It's pretty sad, really. It's sad that instead of making it about a vision for America, they want it to be about the castigating of a good man. It's sad that McCain can't fully articulate an economic plan that encompasses all Americans, instead of redistributing income upwards to the super rich.

It's sad that his only answer to the economy is tax cuts, when we need a much broader answer.

Much can happen over the next 13 days. I've seen campaigns won and lost with less time on the clock.

McCain will continue to throw jabs, swinging wildly, ignoring the game plan he came into the fight with, hoping something -- anything -- connects against the jaw of his younger, more fluid opponent. And like any aging fighter, as the rounds tick away, he could get even more desperate and fearful. So hold on to your seats. Lord knows what will come out of the GOP side over the next 13 days.

The opinions expressed in this commentary are solely those of Roland Martin.


First Lady of California Supports Barack Obama

Tuesday, October 21, 2008

14 Days until the Presidential Election - November 4, 2008
92 Days until Inauguration Day - January 20, 2009

Maria Shriver, First Lady of California who is a liberal Democrat married to Arnold Schwarzenegger, the Republican Governor of California, is supporting Barack Obama for President. She made an appearance on Larry King Live on Monday night October 20th. Arnold supports John McCain for President. The following video is from the Larry King show as she mentions her support for Barack Obama.


Former Reagan advisor Ken Adelman Supports Barack Obama

14 Days until the Presidential Election - November 4, 2008
92 Days until Inauguration Day - January 20, 2009

Former Reagan adviser Ken Adelman who "never voted for a Democatic President " discusses why he cannot support Sen. McCain and will be voting for Sen. Obama. This is more prove that major Republican voters do plan to vote for Obama. He believes that with John McCain's selection of Sarah Palin was a mistake. He claims that he only knew her for just 2 hours before he selected her after telling people that he was going to find the best candidate. Ken Adelman, served Ronald Reagan for 7 years, so he is no newcomer to the political process. He claims that Sarah Palin does not have the knowledge needed to be one heartbeat away from the Presidency.


The Polls - More Favorable than Ever for Barack Obama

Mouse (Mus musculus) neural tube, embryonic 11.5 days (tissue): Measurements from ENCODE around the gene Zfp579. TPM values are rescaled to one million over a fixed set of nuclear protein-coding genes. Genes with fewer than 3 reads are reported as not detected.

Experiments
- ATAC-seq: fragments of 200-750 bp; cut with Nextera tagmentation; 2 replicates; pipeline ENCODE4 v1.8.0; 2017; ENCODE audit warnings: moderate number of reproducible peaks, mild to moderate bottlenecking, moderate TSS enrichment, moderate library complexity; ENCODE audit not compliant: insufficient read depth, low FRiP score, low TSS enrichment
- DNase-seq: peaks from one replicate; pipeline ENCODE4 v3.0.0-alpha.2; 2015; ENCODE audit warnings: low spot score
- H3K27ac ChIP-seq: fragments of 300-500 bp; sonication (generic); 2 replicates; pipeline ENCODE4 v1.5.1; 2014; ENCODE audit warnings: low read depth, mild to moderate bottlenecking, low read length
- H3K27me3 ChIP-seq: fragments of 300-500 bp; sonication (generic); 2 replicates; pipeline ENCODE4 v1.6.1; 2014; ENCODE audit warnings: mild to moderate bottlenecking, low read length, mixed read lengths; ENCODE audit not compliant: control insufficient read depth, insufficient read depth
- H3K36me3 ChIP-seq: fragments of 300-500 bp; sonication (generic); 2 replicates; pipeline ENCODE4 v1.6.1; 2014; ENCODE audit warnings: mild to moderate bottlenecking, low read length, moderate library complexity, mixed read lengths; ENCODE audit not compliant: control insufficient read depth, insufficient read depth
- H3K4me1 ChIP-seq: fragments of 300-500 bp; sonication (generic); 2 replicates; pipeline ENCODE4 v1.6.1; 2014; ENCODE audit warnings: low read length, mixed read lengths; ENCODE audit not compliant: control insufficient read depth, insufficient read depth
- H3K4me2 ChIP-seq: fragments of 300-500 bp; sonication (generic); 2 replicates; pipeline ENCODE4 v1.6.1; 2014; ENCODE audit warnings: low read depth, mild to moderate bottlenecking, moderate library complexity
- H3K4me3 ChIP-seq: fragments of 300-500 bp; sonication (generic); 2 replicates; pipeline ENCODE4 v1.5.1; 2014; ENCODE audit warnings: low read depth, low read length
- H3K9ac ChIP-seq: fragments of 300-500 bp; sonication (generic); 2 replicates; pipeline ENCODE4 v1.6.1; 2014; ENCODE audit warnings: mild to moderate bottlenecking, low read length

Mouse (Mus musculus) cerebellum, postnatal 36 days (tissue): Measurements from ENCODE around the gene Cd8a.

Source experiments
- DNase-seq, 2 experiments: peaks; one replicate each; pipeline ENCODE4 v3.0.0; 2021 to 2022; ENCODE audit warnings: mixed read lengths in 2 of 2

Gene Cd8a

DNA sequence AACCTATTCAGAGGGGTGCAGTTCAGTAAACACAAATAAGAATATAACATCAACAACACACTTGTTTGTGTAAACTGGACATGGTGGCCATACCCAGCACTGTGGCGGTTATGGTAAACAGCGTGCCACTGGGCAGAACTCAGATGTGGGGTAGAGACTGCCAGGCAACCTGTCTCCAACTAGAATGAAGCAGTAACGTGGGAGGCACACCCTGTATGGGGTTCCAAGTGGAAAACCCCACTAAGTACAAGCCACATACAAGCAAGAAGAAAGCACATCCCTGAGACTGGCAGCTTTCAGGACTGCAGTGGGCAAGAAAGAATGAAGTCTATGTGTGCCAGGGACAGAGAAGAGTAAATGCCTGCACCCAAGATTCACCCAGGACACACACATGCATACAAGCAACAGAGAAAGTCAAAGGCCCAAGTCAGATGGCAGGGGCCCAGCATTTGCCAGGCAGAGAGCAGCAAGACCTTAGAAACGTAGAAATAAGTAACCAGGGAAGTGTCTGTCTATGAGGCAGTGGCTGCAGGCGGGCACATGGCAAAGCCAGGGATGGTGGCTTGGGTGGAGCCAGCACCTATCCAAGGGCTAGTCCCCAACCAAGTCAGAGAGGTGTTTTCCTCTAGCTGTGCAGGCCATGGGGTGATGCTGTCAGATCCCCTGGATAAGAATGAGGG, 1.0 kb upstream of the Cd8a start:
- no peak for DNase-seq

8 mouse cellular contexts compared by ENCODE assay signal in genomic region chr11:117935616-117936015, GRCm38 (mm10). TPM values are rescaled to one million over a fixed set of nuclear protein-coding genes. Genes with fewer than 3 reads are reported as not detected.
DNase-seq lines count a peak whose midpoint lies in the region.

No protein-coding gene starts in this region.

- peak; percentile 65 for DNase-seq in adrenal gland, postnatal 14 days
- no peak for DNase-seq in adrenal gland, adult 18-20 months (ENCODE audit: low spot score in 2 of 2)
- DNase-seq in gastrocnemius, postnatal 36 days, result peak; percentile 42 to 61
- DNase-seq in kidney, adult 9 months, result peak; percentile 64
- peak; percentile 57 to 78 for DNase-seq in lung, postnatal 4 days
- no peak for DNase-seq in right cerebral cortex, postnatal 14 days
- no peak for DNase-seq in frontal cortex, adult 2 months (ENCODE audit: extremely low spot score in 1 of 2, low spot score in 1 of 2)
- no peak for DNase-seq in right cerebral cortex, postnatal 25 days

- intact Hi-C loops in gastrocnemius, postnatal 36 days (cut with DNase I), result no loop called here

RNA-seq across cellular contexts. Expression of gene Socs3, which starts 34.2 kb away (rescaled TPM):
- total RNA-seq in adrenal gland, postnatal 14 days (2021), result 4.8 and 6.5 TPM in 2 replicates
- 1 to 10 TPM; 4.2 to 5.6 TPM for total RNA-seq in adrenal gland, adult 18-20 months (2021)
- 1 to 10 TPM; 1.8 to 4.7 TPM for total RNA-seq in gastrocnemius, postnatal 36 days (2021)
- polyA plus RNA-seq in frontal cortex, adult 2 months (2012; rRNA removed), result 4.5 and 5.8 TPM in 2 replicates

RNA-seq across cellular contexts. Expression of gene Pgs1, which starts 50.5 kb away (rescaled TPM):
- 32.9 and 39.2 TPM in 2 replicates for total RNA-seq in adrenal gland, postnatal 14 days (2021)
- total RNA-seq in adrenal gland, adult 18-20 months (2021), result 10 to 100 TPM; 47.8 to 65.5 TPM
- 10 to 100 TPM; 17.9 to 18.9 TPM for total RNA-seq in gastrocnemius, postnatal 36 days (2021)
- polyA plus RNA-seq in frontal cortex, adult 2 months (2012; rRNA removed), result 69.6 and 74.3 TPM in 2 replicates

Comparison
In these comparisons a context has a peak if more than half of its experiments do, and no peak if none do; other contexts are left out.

14 Days until the Presidential Election - November 4, 2008
92 Days until Inauguration Day - January 20, 2009

If you believe in polls, then here is one for the record books. Barack Obama now leads John McCain in the latest Pew Poll by 14%. People now believe that he is hot on national security and is constantly increasing his lead on the economy. The polls show a 53%-32% lead there. People believe that he displays better judgment than McCain. Everywhere you go, you hear more and more confidence in the Democratic candidate. He's passed every test, and shows to be very knowledgeable in all the issues. With the newly found backing of Colin Powell, everyone seems to think that he is right where he needs to be just 2 weeks into the campaign.

But wait... Just when he couldn't be doing better, an issue on the home front hits him front and center, causing him to put his campaign on hold for 2 days. Baracks grandmother Madelyn Dunham, 85, was released from the hospital late last week and returned to her home in Honolulu with a health condition the aide described as "very serious." Could that be a problem for him? I doubt it.. Barack Obama has now well over 130 million dollars in campaign pledges this month alone, and he has beefed up his television ad campaign to help take off the slack from campaigning for the next few days.

One other poll. Sara Palin now appears to be having a negative effect on the McCain ticket. 49% have an unfavorable opinion of her where 44% have a favorable opinion of her. Just last month, the opinions of her were reversed, as almost 54% favored her, versus 32% that did not favor her.

Lately there hasn't been any favorable news regarding the Republican ticket. The only thing they have left to do is to continue a negative smear campaign against Obama and Biden. Taxes, the economy and foreign policy should be front and center during the next few weeks, along with the constant attacks from Sarah Palin against Barack Obama.


Secretary of State Colin Powell now backs Obama